Zhao discovered southern communities and culture that was “totally different from what I learned in books and movies when I was in China – another beautiful side of the United States,” he said.

And it led to lasting camaraderie with his Tulane Law classmates.

“I realized that we were six guys from six different countries,” Zhao said. “We shared stories and opinions on the road. We made jokes. This was the first time that I felt no concept of ‘foreigners’ in my mind. We established life-long, international friendships.”

This slideshow requires JavaScript.

Throughout his time as a Tulane Law grad student, Zhao kept exploring (and photographing) sights in New Orleans and beyond: Lush landscapes and vibrant student life on Tulane’s campus. Sailing Lake Pontchartrain with Adjunct Professor Mike Butterworth (L ‘89). The Mississippi River’s bustling shipping industry. The unmatched energy of New Orleans Saints and Pelicans games – and Mardi Gras. Picturesque and historic architecture throughout the South. Thriving cities like New York and Washington, D.C.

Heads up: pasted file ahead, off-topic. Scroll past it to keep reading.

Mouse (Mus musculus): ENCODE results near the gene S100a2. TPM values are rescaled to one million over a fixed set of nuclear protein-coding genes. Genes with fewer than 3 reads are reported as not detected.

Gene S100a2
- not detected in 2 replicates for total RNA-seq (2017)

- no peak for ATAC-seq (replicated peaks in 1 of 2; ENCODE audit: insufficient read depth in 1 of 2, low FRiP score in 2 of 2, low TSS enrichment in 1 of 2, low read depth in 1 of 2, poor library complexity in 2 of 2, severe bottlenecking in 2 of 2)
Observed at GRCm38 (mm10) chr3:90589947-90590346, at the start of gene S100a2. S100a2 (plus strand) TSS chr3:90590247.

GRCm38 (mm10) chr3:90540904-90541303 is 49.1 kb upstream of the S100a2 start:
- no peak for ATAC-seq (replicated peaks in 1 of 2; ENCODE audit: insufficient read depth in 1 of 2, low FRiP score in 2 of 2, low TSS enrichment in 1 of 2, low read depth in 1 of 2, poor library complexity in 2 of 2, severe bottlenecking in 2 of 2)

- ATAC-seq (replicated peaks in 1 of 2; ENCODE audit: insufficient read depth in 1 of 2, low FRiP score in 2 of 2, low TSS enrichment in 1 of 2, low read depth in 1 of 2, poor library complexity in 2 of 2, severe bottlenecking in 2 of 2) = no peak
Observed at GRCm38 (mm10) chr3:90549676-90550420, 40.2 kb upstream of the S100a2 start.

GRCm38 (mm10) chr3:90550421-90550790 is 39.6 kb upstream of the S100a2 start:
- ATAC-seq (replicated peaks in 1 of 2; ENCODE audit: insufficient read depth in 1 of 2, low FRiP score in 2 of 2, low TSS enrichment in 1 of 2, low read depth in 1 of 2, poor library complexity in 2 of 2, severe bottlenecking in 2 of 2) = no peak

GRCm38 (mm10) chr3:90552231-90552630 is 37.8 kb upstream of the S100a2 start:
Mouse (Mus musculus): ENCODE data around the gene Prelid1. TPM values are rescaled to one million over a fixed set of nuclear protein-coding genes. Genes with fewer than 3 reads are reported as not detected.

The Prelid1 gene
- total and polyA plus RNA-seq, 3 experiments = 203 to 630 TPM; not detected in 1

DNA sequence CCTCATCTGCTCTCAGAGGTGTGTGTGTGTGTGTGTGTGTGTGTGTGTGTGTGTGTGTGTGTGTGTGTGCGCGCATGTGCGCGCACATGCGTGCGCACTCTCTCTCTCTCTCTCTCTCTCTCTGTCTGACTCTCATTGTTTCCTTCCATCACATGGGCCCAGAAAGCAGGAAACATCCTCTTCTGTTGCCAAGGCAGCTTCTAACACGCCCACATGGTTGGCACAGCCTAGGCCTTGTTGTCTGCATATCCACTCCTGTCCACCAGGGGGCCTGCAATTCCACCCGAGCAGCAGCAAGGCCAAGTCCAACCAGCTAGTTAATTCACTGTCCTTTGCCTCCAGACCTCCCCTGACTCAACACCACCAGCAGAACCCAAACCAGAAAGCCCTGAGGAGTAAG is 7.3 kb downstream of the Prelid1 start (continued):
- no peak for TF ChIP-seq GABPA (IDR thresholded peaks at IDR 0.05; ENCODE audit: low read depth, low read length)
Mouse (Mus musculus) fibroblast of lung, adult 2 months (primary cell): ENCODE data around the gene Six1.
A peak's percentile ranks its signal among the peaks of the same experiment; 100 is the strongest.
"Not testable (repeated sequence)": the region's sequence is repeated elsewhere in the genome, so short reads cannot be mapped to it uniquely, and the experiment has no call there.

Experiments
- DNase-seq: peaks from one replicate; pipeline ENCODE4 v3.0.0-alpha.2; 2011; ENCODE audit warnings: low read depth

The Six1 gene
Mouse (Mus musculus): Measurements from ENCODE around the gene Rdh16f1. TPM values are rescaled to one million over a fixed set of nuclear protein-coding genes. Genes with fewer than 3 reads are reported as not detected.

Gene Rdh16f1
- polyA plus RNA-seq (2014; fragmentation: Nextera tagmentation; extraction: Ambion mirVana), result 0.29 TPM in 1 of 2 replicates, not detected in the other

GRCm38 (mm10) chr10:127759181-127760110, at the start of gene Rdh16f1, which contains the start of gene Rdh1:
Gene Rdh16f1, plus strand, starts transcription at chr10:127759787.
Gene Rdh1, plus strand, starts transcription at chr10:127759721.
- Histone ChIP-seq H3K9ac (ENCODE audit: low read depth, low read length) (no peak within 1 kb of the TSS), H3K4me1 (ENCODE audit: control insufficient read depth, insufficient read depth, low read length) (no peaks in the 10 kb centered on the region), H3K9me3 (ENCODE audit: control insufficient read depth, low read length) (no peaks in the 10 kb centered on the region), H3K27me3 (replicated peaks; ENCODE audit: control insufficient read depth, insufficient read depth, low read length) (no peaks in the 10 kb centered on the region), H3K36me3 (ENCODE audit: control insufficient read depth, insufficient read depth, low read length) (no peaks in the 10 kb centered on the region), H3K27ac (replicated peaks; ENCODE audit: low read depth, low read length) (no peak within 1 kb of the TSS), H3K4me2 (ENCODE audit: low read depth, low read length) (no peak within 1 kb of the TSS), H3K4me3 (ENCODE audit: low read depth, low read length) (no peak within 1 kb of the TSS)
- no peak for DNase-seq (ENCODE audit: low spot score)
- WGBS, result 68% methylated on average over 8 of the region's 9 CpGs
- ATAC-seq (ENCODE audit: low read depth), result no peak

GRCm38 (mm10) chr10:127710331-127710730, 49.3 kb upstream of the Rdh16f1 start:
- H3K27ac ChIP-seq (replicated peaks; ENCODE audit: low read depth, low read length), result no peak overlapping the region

Zhao even ventured to Alaska with classmate Joaquin de Obarrio (LLM ’15) during spring break.

After graduating, Zhao took one more road trip solo, visiting southern states he and his classmates weren’t able to reach: North Carolina, South Carolina and eastern Georgia.

And, although he and his friends are now spread across the world, Zhao said they still talk daily.

He credits Tulane for encouraging students to explore their surroundings, be open to other cultures and contribute to their communities.

“We opened our minds and hearts to share ideas and opinions. And we finally became a unique international family,” Zhao said. “I think this is the most important thing we got as LLMs.”

“Every international student has the same feeling: Tulane and NOLA are our home.”

Zhao is set to take the New York bar exam in February 2016 before returning to China.

Maritime program channels hands-on training and professional connections